- With prior disease outbreaks, there's typically been a prominent scientist who becomes the "public face."
- That involves regular briefings with the press to share the latest scientific developments, and a clear set of recommendations. They must have the trust of the public, and feel confident that they can speak the truth.
- That person has been noticeably absent, with the CDC maintaining an unusually low profile during the crisis.
When the U.S. experiences sudden outbreaks of disease, the federal government typically appoints a spokesperson. That person communicates the latest data, issues recommendations to keep people as safe as possible, and provides a calm and reassuring voice until the storm passes.
Most health communication experts agree that person should be a scientist -- not a politician. That's particularly the case for a politically polarized country like the United States.
"It is crucial that the public face for health information on the coronavirus should be a highly respected public health figure," said Lawrence Gostin, a professor of global health law and director of the O'Neill Institute for National and Global Health Law at Georgetown University. "The public must have trust in that person to provide unbiased, science-based information."
When politicians overstep, he explained, that can add a layer of politics to a science-based recommendation. Already, that seems to be happening during the Covid-19 crisis. The population is deeply divided about issues ranging from vaccines to wearing masks in public. Wearing a mask -- which is now the recommendation from the CDC, particularly in areas where it's challenging to meet social distancing guidelines -- has increasingly become a political statement.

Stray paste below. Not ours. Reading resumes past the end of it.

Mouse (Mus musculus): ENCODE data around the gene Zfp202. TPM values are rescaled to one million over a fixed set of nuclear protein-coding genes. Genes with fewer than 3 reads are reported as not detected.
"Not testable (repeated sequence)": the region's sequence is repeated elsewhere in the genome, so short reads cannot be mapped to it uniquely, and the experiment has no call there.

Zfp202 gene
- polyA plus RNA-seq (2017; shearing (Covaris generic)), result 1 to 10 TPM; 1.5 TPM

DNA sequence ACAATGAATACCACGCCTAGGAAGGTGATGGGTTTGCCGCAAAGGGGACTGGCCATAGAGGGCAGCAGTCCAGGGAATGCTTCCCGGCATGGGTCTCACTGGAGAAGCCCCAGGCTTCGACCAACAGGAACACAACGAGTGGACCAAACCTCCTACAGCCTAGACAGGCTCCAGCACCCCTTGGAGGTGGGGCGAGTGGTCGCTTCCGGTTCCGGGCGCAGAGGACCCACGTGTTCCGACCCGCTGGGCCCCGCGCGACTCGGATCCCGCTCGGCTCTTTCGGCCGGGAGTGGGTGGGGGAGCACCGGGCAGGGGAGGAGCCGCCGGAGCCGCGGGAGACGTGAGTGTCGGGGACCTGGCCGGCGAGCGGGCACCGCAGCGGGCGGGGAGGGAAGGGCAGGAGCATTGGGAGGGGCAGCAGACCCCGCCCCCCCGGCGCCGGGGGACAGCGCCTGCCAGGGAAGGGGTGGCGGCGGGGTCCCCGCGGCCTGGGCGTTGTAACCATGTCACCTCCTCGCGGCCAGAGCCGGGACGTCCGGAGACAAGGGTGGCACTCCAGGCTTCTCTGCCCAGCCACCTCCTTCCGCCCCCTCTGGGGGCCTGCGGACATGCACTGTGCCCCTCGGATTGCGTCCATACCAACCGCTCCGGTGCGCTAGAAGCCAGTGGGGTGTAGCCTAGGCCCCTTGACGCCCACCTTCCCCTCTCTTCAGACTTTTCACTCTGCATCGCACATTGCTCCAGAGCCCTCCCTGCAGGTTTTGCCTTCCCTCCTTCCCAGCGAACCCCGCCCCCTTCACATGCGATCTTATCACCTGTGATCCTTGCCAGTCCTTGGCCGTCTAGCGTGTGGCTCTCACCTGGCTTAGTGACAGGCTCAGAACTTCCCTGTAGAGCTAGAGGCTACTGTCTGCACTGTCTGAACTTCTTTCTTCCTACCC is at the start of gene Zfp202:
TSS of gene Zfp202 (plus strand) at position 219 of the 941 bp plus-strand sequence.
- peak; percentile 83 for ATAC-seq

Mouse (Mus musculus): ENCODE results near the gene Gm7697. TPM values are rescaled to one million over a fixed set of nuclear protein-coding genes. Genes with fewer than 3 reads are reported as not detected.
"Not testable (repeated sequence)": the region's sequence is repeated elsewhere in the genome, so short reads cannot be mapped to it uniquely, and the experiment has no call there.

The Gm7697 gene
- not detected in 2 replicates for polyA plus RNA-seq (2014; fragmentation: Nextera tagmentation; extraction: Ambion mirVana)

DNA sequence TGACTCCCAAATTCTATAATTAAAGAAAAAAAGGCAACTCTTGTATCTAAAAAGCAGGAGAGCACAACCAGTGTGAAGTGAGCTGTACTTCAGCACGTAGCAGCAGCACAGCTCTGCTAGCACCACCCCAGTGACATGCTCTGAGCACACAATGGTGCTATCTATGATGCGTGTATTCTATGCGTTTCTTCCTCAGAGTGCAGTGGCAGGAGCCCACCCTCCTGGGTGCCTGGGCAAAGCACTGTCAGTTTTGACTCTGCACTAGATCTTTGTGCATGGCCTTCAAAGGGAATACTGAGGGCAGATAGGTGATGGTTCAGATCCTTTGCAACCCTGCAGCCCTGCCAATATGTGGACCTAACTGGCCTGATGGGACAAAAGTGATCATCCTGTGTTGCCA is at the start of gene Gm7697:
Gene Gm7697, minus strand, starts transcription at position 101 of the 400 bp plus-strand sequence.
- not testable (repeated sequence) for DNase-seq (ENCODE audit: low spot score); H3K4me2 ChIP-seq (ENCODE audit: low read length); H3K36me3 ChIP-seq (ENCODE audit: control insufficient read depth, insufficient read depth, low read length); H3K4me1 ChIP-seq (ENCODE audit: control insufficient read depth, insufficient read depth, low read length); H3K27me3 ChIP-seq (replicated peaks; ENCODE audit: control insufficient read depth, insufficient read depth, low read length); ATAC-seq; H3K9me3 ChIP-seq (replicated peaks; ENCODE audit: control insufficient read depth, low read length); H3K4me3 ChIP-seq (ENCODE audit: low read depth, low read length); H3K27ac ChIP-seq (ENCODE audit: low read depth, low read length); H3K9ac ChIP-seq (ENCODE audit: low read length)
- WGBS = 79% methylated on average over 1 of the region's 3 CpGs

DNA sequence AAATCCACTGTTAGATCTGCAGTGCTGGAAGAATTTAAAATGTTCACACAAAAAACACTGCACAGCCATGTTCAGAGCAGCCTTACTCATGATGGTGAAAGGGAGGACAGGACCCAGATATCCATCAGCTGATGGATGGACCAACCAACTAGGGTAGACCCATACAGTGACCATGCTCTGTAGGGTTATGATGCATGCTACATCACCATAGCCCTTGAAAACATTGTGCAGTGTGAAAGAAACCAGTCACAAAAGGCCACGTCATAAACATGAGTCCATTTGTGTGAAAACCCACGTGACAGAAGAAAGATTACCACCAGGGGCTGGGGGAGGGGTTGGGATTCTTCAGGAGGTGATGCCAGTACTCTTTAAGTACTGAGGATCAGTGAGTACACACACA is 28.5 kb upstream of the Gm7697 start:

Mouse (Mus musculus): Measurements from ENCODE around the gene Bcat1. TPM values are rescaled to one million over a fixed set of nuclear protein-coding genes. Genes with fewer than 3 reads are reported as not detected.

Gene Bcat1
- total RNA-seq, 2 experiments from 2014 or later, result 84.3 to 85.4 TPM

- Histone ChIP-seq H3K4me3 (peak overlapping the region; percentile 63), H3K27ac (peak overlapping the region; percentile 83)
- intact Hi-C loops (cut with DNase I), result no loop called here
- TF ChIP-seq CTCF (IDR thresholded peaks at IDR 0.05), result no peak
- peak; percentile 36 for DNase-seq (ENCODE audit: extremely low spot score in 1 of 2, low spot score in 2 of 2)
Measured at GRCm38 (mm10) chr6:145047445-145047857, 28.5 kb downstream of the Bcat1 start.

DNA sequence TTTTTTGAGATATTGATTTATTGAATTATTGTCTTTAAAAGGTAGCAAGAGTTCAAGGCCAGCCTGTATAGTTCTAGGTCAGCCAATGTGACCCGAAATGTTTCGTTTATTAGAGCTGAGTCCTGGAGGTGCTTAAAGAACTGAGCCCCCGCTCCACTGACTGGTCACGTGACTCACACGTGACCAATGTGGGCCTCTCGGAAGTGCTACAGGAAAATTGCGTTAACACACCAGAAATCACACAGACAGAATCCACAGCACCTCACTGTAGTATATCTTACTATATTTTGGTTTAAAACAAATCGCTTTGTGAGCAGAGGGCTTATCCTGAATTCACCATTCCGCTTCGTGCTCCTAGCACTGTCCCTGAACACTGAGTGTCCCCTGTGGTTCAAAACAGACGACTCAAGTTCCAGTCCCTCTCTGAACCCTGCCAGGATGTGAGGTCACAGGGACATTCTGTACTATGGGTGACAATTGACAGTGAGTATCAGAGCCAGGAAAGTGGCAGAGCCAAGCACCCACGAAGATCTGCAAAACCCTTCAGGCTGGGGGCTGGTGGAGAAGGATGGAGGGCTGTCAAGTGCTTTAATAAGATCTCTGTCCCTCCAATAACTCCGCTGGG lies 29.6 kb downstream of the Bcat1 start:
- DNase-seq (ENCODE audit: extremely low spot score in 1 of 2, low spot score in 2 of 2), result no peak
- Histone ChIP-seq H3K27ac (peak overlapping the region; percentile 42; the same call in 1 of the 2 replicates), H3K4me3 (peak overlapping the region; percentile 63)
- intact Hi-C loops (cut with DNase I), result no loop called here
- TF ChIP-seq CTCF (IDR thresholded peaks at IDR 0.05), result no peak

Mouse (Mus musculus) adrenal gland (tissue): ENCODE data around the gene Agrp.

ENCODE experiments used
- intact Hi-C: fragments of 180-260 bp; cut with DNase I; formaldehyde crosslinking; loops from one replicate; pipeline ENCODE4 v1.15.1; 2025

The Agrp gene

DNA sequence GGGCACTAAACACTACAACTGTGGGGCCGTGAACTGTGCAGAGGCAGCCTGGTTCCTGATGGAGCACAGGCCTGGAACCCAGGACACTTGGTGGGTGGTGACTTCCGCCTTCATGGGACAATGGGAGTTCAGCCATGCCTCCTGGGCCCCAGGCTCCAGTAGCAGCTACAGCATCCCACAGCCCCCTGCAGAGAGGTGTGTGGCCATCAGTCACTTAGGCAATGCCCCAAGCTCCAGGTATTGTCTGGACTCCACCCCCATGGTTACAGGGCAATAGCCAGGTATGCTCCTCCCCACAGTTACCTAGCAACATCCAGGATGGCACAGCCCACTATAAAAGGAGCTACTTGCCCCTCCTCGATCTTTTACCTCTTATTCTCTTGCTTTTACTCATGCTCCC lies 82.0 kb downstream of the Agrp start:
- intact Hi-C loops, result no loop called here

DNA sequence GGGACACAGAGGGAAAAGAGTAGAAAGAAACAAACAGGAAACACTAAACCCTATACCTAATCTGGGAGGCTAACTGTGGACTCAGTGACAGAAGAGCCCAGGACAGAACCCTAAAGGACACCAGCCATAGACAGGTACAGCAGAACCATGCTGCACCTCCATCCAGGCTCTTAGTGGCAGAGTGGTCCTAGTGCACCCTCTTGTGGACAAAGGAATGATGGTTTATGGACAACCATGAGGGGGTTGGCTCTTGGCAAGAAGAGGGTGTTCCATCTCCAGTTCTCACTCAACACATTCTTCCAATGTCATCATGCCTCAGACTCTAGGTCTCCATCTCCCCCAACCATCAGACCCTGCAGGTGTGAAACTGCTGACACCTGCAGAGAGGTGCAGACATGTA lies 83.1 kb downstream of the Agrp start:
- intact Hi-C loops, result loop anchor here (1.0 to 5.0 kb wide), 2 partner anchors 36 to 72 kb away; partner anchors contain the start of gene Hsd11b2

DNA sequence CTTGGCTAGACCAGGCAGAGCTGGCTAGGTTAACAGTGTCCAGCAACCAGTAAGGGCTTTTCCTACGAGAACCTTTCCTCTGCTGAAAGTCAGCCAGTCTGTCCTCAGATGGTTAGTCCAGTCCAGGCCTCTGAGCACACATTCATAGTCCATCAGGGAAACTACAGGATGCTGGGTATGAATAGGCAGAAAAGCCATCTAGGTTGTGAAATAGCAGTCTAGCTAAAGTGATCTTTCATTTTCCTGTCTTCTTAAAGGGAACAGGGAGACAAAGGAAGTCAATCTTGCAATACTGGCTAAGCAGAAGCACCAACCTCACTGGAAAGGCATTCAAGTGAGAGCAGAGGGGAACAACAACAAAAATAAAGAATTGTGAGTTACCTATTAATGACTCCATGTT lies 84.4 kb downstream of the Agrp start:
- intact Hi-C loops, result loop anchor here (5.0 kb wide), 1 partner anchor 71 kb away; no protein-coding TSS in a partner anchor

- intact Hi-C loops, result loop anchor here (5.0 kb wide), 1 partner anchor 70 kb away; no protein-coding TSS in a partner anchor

Communicating with the public is so important that the CDC's Field Epidemiology Manual dedicates an entire chapter to the subject.
The recommendations say the spokesperson should have a consistent message (a "SOCO" or "single overriding communication objective"), which might be a specific health recommendation, like "wear a mask" or "stay six feet away from strangers." Their tone is vitally important, the manual stipulates, and they should be empathetic but clear about the challenges we face, whether that's a shortage of tests or delays in producing a vaccine.
While serving as the director of the U.S. Centers for Disease Control from 2009 to 2017, Dr. Tom Frieden stepped into that spokesperson role.
"During Zika, H1N1, Ebola, we usually had daily briefings with every major media outlet covering them," said Frieden, who's now the president and CEO of Resolve to Save Lives, an advocacy group.
"I would feel safer and we would all be safer if we were hearing from the CDC regularly," he said.
In the United States, President Trump asked the public to tune into regular briefings from the White House for updates on the coronavirus. Local officials like New York governor Andrew Cuomo and California governor Gavin Newsom followed suit, leaving doctors and scientists mostly on the sidelines.
Dr. Anthony Fauci has emerged as the most prominent scientist speaking about the coronavirus, but his appearances next to the president have been inconsistent, often leading to speculation about why he's missing.